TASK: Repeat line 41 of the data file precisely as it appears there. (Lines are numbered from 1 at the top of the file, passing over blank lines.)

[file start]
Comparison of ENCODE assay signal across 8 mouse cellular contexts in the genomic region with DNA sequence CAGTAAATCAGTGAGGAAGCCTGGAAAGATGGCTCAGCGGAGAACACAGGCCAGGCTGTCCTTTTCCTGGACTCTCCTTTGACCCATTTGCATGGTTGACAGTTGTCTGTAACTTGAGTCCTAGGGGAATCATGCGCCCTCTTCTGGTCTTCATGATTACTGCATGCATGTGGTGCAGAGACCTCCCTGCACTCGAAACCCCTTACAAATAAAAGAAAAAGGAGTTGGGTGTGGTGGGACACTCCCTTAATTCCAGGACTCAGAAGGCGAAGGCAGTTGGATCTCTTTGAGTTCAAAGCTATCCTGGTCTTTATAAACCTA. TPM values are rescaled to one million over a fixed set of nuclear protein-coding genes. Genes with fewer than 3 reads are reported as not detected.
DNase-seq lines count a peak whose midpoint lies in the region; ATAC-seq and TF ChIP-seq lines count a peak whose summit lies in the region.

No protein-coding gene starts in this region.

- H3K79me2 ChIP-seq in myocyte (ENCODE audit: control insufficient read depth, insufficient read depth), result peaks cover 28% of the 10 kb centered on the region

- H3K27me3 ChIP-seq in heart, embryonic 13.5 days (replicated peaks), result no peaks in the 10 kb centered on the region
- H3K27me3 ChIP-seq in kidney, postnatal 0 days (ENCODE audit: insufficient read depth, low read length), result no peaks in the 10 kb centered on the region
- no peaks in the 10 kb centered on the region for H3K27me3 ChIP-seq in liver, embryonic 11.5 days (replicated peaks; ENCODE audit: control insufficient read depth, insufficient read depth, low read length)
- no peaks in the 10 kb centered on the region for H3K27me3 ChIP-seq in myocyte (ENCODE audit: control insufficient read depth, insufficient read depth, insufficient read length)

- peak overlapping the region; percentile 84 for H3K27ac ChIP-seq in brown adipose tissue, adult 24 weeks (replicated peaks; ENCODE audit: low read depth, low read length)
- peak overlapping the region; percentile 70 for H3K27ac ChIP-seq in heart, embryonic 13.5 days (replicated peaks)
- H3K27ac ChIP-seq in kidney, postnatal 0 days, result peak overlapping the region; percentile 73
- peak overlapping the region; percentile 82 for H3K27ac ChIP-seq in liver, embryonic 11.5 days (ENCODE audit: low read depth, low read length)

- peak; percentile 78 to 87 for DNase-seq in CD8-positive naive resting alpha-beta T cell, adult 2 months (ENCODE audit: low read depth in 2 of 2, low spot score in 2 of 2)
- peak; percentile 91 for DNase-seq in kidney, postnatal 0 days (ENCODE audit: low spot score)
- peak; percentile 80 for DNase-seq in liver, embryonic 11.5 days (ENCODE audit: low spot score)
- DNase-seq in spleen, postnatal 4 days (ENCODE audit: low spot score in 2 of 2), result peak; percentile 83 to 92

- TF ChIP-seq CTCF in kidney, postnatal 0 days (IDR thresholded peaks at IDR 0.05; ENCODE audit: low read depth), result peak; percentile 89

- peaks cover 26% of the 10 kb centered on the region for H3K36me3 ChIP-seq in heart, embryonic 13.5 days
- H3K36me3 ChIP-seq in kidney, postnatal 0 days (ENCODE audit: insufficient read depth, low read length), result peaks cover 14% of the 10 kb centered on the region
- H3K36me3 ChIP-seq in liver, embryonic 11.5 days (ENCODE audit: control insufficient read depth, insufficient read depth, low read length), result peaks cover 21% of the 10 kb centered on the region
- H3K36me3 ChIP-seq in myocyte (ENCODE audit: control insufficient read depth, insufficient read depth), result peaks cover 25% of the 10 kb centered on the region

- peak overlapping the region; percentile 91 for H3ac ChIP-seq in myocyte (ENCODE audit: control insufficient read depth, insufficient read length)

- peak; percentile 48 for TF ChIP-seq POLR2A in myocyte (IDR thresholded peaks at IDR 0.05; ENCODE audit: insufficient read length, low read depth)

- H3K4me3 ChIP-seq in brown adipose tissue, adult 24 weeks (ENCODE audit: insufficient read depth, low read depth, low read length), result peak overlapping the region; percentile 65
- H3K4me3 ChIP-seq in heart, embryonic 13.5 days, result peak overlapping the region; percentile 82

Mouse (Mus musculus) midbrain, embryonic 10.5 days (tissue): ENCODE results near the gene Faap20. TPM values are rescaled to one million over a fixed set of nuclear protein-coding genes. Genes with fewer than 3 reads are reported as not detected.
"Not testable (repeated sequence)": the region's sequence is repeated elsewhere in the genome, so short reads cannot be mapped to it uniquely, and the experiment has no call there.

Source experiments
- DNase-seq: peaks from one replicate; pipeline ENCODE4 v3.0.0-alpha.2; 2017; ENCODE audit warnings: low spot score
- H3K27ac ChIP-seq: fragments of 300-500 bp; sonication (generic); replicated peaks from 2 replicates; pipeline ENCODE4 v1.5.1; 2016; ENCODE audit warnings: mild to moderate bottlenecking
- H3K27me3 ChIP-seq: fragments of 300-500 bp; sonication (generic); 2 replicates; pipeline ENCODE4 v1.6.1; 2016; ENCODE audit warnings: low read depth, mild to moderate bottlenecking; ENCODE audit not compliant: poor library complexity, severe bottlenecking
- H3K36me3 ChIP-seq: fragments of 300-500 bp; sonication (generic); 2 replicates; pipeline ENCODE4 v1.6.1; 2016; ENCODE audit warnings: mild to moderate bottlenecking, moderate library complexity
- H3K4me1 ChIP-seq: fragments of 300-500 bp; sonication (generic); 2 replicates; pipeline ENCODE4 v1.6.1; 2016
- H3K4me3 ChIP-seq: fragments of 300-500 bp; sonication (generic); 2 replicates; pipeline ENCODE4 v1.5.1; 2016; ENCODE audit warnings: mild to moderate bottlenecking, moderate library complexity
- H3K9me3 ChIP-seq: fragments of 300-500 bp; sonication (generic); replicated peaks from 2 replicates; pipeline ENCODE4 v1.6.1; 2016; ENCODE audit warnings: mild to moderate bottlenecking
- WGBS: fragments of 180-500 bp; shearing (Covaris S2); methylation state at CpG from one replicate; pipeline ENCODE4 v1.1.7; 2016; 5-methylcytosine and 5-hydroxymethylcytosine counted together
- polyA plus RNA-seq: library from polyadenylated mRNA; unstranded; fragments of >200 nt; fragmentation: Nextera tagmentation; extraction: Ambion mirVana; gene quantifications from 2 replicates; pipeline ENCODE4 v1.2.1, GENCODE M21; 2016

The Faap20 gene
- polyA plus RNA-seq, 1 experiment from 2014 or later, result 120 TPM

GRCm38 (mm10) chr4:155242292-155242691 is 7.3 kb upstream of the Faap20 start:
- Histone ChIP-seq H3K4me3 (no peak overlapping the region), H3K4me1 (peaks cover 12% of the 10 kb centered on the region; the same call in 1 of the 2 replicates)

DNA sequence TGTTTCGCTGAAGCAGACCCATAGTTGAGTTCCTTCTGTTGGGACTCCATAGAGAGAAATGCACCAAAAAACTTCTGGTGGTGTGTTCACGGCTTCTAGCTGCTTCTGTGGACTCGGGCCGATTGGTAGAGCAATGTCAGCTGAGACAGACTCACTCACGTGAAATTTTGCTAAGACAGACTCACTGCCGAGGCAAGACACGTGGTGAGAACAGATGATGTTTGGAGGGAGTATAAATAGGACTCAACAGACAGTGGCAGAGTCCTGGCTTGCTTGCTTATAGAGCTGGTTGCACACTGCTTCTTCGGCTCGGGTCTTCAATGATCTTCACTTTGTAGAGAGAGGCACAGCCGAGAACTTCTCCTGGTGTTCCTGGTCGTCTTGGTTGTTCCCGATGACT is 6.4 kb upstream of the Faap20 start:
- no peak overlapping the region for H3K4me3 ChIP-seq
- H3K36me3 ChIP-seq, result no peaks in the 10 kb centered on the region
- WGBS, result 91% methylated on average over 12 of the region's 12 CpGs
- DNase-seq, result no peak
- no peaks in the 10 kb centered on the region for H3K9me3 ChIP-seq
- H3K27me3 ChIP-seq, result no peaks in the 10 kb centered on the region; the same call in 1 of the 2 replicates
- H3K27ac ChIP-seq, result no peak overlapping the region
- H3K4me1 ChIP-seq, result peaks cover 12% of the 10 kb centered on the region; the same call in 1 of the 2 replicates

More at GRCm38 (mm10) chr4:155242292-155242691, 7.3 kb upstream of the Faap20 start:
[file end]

- Histone ChIP-seq H3K4me3 (no peak overlapping the region), H3K4me1 (peaks cover 12% of the 10 kb centered on the region; the same call in 1 of the 2 replicates)